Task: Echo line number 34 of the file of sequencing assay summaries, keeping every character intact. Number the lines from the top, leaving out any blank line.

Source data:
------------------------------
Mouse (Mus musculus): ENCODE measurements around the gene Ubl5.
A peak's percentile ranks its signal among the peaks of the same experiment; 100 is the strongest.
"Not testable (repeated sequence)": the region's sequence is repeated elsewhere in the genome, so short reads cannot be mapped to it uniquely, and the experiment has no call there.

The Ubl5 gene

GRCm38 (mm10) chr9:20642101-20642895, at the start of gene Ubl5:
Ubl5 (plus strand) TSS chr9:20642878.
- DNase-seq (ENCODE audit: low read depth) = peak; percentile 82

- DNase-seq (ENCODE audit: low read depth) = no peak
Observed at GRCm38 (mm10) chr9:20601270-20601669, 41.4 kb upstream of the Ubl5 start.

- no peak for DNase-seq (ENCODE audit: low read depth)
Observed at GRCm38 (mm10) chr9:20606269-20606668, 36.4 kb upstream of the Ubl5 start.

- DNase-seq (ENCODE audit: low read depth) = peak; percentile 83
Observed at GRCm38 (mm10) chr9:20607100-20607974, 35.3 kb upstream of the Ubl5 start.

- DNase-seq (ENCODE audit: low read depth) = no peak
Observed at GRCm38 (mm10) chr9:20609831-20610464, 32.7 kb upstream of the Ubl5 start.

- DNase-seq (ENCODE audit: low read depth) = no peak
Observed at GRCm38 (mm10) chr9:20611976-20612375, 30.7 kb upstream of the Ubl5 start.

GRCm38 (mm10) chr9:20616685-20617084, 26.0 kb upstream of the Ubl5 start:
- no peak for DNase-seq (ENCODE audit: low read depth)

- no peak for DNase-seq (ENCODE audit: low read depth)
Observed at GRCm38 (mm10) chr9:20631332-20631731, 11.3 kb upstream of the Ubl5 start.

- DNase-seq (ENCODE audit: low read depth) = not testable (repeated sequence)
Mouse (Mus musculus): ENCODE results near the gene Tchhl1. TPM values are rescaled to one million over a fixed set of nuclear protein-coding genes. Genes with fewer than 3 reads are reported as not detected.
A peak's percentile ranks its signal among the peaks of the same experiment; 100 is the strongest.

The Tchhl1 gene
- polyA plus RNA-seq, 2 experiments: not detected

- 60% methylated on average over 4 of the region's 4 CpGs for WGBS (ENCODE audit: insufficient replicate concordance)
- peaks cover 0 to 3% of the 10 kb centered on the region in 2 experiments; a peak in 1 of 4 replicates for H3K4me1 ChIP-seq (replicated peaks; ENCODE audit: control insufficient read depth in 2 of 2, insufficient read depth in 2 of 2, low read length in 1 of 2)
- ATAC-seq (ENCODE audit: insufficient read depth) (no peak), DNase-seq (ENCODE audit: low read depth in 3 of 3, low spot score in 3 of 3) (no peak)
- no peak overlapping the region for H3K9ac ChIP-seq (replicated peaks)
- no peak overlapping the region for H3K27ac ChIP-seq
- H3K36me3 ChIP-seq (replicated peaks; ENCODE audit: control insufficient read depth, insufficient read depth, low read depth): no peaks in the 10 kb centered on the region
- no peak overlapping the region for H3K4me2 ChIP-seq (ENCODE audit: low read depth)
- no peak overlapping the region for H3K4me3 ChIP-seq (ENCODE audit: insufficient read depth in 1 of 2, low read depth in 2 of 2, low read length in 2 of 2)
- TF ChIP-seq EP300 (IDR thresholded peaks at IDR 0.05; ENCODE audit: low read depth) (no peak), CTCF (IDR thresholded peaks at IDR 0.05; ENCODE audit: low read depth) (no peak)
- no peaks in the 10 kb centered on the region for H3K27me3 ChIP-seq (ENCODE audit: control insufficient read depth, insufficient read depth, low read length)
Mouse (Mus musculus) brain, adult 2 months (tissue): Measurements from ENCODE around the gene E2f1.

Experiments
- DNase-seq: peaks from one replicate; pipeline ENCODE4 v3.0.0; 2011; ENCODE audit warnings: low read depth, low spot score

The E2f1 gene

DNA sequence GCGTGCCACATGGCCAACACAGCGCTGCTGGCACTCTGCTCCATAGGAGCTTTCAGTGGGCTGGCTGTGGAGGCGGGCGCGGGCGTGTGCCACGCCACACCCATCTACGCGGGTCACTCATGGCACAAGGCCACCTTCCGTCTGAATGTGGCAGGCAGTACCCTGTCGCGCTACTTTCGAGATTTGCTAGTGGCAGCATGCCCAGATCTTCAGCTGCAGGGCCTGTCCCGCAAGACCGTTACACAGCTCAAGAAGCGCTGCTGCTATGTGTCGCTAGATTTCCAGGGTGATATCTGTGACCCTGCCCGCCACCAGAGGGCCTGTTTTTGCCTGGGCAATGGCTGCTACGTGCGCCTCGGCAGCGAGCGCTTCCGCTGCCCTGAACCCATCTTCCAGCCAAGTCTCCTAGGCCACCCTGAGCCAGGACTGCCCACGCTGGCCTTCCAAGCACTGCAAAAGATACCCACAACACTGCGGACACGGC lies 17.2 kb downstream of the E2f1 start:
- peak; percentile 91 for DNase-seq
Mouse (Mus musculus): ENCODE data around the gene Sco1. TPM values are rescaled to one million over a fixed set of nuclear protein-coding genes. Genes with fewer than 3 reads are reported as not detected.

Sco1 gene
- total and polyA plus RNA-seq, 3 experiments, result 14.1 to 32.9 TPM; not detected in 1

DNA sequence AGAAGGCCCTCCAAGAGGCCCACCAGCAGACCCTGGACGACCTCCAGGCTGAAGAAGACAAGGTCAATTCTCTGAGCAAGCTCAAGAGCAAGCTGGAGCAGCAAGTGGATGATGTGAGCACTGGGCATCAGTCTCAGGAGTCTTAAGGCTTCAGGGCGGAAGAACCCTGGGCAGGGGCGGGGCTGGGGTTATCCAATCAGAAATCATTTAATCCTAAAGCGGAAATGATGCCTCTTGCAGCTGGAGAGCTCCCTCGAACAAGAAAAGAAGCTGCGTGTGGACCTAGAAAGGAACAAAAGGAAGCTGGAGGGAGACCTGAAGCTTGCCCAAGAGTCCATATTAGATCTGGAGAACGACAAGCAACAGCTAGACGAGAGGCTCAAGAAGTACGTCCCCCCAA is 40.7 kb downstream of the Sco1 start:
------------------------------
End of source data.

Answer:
- no peak overlapping the region for H3K4me3 ChIP-seq (ENCODE audit: insufficient read depth in 1 of 2, low read depth in 2 of 2, low read length in 2 of 2)